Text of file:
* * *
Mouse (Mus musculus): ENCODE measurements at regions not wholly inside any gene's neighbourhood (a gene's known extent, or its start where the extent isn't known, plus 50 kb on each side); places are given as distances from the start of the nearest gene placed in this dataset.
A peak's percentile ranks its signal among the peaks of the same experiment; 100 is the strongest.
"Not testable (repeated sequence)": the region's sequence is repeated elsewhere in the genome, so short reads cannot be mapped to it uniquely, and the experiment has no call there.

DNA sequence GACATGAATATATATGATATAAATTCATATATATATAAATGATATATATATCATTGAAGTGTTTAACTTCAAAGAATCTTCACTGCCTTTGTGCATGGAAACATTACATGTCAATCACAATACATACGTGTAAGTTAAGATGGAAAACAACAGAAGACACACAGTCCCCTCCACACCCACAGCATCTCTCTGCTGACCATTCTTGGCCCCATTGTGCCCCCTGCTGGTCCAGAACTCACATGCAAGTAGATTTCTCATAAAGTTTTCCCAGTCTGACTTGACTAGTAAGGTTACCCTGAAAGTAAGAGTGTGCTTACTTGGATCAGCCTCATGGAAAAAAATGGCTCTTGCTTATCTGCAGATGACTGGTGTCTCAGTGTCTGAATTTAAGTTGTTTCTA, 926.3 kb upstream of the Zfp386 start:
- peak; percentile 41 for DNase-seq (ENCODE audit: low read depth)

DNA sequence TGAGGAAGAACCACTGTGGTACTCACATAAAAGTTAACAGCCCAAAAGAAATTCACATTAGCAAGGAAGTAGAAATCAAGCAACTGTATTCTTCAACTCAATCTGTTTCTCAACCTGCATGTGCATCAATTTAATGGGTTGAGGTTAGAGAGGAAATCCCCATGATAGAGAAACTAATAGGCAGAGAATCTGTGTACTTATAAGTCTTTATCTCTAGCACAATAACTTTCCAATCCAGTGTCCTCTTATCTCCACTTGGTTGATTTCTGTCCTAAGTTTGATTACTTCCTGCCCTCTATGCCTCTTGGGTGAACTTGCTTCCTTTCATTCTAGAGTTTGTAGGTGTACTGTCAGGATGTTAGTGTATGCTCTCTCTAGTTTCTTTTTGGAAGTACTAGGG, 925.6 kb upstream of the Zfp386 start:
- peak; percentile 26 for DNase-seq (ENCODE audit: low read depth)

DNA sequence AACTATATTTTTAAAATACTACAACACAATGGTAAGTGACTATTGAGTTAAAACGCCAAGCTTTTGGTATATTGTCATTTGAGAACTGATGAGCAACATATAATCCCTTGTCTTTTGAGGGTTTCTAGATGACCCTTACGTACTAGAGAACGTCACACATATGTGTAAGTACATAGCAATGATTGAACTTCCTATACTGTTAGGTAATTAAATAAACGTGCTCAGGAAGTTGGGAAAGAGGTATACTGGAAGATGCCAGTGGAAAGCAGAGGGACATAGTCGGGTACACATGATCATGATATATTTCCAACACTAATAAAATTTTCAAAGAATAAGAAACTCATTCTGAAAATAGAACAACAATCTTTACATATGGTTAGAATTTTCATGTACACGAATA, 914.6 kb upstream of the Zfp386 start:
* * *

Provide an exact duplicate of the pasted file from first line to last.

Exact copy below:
Mouse (Mus musculus): ENCODE measurements at regions not wholly inside any gene's neighbourhood (a gene's known extent, or its start where the extent isn't known, plus 50 kb on each side); places are given as distances from the start of the nearest gene placed in this dataset.
A peak's percentile ranks its signal among the peaks of the same experiment; 100 is the strongest.
"Not testable (repeated sequence)": the region's sequence is repeated elsewhere in the genome, so short reads cannot be mapped to it uniquely, and the experiment has no call there.

DNA sequence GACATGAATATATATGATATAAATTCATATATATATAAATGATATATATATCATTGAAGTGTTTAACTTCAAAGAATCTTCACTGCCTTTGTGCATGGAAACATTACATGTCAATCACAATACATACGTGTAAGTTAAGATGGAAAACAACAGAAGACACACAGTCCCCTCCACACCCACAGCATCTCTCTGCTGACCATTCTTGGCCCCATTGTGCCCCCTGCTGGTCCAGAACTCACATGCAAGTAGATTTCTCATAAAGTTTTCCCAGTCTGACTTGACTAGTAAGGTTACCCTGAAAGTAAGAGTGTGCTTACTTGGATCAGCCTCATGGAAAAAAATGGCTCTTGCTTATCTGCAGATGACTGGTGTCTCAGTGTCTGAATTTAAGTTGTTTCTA, 926.3 kb upstream of the Zfp386 start:
- peak; percentile 41 for DNase-seq (ENCODE audit: low read depth)

DNA sequence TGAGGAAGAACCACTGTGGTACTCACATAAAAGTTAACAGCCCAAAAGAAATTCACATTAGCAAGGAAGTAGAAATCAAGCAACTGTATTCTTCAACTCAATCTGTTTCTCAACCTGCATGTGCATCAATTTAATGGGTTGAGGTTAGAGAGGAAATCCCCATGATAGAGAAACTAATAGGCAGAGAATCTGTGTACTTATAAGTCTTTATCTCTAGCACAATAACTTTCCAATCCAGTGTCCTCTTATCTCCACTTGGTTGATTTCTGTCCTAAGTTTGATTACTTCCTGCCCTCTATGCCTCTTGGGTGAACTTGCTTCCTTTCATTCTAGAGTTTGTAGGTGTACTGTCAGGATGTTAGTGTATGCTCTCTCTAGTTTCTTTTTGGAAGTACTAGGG, 925.6 kb upstream of the Zfp386 start:
- peak; percentile 26 for DNase-seq (ENCODE audit: low read depth)

DNA sequence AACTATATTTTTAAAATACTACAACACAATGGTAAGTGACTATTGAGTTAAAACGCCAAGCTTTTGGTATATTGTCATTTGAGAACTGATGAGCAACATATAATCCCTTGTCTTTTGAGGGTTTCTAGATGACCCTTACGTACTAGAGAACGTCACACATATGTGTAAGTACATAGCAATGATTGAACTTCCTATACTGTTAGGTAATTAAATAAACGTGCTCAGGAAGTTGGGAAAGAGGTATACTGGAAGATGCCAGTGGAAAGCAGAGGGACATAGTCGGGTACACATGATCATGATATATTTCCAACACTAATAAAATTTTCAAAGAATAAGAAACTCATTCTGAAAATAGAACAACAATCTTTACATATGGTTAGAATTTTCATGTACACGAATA, 914.6 kb upstream of the Zfp386 start: